On the surface temperature sensitivity of the reflected shortwave, outgoing longwave, and net incident radiation

Hartmut H. Aumann, Alexander Ruzmaikin, Ali Behrangi

Research output: Contribution to journalArticlepeer-review

6 Scopus citations


The global-mean top-of-atmosphere incident solar radiation (ISR) minus the outgoing longwave radiation (OLR) and the reflected shortwave radiation (RSW) is the net incident radiation (NET). This study analyzes the global-mean NET sensitivity to a change in the global-mean surface temperature by applying the interannual anomaly correlation technique to 9yr of Atmospheric Infrared Sounder (AIRS) global measurements of RSW and OLR under cloudy and clear conditions. The study finds the observed sensitivity of NET that includes the effects of clouds to be -1.5±0.25 (1σ)W m -2 K -1 and the clear NET sensitivity to be -2.0 ± 0.2 (1σ) W m -2 K -1, consistent with previous work using Earth Radiation Budget Experiment and Clouds and the Earth's Radiant Energy System data. The cloud effect, +0.5 ± 0.2 (1σ) W mm -2 K -1, is a positive component of the NET sensitivity. The similarity of the NET sensitivities derived from forced and unforced models invites a comparison between the observed sensitivities and the effective sensitivities calculated for the Fourth Assessment Report models, although this requires some caution: The effective model sensitivities with clouds range from -0.88 to -1.64 W m -2 K -1, the clear NET sensitivity in the models ranges from -2.32 to -1.73 W m -2 K -1, and the cloud forcing sensitivities range from +0.14 to +1.18 W m -2 K -1. The effective NET and clear NET sensitivities derived from the models are statistically consistent with those derived from the AIRS data, considering the observational and model derivation uncertainties.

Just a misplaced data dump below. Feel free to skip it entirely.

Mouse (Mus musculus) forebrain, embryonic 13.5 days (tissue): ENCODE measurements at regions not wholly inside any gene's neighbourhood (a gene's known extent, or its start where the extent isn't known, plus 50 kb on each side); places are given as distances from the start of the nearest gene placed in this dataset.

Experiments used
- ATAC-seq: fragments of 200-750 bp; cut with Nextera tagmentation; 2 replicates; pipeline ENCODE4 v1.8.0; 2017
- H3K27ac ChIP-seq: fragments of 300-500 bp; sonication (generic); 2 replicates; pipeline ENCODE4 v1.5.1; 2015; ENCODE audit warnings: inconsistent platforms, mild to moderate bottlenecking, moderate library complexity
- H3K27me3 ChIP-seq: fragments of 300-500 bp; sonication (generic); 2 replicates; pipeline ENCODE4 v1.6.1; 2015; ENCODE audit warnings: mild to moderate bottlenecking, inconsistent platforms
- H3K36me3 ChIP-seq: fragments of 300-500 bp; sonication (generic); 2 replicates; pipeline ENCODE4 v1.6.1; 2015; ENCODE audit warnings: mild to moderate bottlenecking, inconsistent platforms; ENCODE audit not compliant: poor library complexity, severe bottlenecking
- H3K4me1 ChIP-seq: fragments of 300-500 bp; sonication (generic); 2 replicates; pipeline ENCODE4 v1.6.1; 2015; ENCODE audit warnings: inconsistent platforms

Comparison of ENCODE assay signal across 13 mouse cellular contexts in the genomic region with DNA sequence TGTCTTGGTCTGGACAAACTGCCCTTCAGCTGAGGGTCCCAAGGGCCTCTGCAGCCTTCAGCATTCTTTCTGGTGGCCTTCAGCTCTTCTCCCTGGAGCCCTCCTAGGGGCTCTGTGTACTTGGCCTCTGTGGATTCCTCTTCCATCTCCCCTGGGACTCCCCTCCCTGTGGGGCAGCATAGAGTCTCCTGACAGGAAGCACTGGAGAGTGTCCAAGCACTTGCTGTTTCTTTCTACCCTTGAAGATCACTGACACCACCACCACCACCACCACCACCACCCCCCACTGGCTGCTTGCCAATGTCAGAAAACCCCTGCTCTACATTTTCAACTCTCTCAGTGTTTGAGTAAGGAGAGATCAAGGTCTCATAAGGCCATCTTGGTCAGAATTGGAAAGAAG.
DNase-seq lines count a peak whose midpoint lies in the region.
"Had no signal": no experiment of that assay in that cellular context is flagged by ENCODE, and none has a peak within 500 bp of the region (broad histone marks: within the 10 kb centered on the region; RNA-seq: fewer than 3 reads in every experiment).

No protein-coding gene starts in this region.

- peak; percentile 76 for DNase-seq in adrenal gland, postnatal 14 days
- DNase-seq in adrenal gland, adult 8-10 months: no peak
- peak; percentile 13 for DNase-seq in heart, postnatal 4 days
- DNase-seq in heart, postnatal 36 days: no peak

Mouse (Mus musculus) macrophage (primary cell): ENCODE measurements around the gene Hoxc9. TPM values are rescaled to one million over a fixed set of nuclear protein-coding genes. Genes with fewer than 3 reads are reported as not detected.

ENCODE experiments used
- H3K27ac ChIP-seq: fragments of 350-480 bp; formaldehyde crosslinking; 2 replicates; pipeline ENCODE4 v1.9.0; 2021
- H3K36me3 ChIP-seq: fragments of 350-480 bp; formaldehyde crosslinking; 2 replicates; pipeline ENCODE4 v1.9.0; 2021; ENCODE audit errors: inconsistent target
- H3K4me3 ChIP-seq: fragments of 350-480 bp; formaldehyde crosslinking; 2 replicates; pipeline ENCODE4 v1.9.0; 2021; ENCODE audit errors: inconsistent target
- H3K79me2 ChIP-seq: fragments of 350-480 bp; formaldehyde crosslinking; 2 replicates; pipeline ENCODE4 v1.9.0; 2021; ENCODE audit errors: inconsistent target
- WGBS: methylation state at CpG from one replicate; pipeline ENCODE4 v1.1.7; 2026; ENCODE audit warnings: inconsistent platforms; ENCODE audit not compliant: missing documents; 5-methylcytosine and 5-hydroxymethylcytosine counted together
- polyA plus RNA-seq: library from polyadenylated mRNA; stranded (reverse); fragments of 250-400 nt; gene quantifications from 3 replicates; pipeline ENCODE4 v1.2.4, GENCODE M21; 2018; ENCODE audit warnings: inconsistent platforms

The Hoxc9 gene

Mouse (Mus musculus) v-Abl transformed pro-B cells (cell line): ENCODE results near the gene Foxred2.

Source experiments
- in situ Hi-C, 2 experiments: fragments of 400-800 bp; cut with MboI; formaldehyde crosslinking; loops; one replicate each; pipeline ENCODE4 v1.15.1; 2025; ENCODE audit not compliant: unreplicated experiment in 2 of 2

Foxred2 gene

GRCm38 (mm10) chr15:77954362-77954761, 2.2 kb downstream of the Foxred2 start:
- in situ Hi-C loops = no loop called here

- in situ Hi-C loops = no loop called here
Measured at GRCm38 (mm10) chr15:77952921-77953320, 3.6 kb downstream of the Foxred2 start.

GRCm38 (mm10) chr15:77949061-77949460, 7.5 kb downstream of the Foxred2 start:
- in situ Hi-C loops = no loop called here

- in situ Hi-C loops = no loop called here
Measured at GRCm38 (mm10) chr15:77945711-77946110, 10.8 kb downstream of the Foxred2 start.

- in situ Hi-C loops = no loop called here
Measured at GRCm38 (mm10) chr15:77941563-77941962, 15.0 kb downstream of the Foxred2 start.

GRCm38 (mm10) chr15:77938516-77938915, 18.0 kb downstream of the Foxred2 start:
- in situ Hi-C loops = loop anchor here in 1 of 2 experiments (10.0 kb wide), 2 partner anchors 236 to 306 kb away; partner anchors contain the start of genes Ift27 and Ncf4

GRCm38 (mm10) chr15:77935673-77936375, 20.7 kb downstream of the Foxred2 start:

Original languageEnglish (US)
Pages (from-to)6585-6593
Number of pages9
JournalJournal of Climate
Issue number19
StatePublished - Oct 2012
Externally publishedYes


  • Climate sensitivity
  • Satellite observations

ASJC Scopus subject areas

  • Atmospheric Science


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